slideshare and my presentation

Last Thursday I gave a presentation during the Aerospace & Defence Librarians Group seminar organised by Ben Chan at the Cilip HQ

The title of the day was the Library Information Survival Guide and there were some interesting sessions.

I was starting to panic the day before as half of my PowerPoint slides seem to have got damaged between home and work. So as well as using multiple memory sticks I also posted a copy of the presentation onto slideshare. This free service is like YouTube for presentations and includes my least favourite word of the Web 2.0 era ‘favorited’. The currently most favorited presentation on the site has had over 800,000 views which is impressive by any standards.

However what I liked about the service is that you can not only download presentations from the site as well as view them in medium size on the web, you can also run them in full screen mode. So all you need is a decent internet connection to provide a backup to the presenters worst nightmare of their memory stick failing.

Here is the link to my presentation about the Business & IP Centre.

How flaky are your pages?

According to Amber MacArthur and Leo Laporte, the gurus of all things web related via their net@nite show, the next big thing in social networking is sharing your home page.

Google already allows you to create a personalised home page using iGoogle which allows you to “Add stuff to your homepage”. These little windows of information are often referred to as widgets, and I have been using them for a while.


However Pageflakes goes one stage further and allows you to share and rate sets of ‘home pages’. I have already imported a brilliant page called Gadgets & Gizmos created by jennyzuko.


The monkey cult destroying the temple of knowledge

I should point out that the title above is not my own work, but the subtitle what is likely to be the most controversial book on the Web 2.0 phenomena this year.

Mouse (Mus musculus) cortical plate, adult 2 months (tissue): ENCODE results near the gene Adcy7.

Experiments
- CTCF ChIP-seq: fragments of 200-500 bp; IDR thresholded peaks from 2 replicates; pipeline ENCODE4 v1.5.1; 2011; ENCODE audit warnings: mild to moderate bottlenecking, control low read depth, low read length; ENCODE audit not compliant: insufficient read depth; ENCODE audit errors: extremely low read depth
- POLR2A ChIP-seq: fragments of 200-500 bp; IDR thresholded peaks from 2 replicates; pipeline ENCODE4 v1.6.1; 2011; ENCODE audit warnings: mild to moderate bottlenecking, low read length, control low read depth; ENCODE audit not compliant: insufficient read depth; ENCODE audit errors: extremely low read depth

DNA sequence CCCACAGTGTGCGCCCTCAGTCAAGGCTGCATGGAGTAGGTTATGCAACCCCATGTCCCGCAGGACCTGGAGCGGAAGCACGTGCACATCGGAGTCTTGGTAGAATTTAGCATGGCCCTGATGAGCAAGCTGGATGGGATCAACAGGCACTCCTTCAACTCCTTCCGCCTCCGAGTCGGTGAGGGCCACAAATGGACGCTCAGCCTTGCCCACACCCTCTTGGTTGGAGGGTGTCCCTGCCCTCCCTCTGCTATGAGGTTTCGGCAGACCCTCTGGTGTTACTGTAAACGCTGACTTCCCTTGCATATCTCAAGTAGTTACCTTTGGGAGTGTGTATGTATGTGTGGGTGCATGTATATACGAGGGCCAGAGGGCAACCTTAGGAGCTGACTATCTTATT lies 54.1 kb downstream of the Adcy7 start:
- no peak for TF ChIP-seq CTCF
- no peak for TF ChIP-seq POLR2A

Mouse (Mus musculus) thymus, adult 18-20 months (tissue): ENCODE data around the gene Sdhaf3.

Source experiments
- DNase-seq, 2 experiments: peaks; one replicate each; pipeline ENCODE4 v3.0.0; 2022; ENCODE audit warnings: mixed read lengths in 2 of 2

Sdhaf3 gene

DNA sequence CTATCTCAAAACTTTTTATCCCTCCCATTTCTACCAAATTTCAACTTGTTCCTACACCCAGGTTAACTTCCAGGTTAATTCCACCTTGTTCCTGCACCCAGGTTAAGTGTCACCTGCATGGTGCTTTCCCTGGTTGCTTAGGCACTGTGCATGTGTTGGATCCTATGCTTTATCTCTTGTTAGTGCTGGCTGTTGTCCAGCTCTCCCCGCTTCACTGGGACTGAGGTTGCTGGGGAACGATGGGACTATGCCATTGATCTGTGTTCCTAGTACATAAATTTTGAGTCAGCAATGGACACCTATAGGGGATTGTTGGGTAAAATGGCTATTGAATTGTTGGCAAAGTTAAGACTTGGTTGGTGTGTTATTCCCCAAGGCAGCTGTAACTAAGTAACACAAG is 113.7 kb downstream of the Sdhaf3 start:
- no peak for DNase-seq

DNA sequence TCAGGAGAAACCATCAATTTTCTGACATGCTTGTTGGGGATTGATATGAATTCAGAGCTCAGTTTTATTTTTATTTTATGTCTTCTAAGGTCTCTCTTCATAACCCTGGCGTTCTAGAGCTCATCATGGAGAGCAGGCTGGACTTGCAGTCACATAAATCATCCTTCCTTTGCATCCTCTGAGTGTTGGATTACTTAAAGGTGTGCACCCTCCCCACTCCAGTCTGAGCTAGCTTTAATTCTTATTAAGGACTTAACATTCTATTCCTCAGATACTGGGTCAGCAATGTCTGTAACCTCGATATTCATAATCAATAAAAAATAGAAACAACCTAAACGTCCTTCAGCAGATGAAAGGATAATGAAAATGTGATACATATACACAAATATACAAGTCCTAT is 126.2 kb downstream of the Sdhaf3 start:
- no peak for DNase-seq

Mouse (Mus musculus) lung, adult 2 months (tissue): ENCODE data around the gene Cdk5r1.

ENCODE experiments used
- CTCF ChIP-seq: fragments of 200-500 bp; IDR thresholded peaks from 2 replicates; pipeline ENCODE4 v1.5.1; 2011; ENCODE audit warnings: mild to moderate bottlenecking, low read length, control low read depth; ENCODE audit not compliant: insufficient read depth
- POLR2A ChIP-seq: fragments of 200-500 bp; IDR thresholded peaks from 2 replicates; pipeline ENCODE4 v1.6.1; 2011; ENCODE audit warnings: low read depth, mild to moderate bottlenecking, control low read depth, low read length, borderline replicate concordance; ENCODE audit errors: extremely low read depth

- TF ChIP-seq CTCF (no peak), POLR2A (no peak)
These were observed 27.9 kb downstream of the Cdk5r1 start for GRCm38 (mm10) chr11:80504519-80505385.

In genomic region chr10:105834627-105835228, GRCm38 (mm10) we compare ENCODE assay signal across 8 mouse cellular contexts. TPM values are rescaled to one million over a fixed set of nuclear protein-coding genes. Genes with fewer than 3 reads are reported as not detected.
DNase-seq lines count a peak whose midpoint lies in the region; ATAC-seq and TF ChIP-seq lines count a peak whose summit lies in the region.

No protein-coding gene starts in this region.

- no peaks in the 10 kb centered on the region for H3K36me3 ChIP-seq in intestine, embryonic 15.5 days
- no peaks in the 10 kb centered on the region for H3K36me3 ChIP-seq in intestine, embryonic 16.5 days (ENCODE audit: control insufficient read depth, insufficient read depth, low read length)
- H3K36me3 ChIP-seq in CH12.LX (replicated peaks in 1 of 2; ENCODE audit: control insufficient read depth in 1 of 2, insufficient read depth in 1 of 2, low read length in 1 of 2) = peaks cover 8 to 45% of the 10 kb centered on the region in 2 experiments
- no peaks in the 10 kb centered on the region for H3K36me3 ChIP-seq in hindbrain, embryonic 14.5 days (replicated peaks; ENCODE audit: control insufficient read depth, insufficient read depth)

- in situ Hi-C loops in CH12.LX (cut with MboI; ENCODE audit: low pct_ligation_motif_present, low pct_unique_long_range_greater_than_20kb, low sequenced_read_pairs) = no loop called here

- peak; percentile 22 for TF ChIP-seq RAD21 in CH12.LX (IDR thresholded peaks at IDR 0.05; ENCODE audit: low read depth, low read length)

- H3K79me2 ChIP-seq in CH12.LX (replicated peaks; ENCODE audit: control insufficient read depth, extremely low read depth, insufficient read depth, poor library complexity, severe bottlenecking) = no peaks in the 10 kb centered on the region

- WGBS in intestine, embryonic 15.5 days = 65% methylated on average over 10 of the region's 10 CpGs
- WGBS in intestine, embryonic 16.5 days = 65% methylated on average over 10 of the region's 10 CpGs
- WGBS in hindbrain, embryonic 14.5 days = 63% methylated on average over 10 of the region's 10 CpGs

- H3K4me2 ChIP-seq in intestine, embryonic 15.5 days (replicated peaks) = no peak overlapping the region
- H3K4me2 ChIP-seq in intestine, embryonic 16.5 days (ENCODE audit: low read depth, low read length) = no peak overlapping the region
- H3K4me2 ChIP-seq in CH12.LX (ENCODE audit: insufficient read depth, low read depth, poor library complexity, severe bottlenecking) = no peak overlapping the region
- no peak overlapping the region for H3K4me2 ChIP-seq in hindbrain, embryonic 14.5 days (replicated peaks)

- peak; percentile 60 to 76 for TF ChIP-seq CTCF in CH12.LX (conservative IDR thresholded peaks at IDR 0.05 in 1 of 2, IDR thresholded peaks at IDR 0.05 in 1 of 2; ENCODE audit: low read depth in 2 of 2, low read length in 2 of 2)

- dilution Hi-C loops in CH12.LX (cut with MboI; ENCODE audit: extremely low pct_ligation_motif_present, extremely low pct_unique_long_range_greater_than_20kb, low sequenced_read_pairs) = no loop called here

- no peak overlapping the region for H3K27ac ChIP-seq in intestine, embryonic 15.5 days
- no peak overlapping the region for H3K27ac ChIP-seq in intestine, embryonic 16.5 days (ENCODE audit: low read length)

The book titled The Cult of the Amateur is by failed Internet entrepreneur Andrew Keen (who ironically has his own blog). In it he attacks the amateur nature of Web 2.0 developments such as blogs. According to Lawrence Lessig a Professor of Law at Stanford Law School who is one of the targets of the book, Keen;

“spends 200 pages attacking the rise of the “amateur” and the harm — economic, social, cultural and political — these amateurs will cause. Without “standards,” without “taste,” without “institutions” to “filter” good from bad, true from false, the Internet, Keen argues, is destined to destroy us.

But what is puzzling about this book is that it purports to be a book attacking the sloppiness, error and ignorance of the Internet, yet it itself is shot through with sloppiness, error and ignorance. It tells us that without institutions, and standards, to signal what we can trust (like the institution (Doubleday) that decided to print his book), we won’t know what’s true and what’s false. But the book itself is riddled with falsity — from simple errors of fact, to gross misreadings of arguments, to the most basic errors of economics.”

Lessig has gone as far as to create a Wiki, TheKeenReader in order to help readers detail the books errors.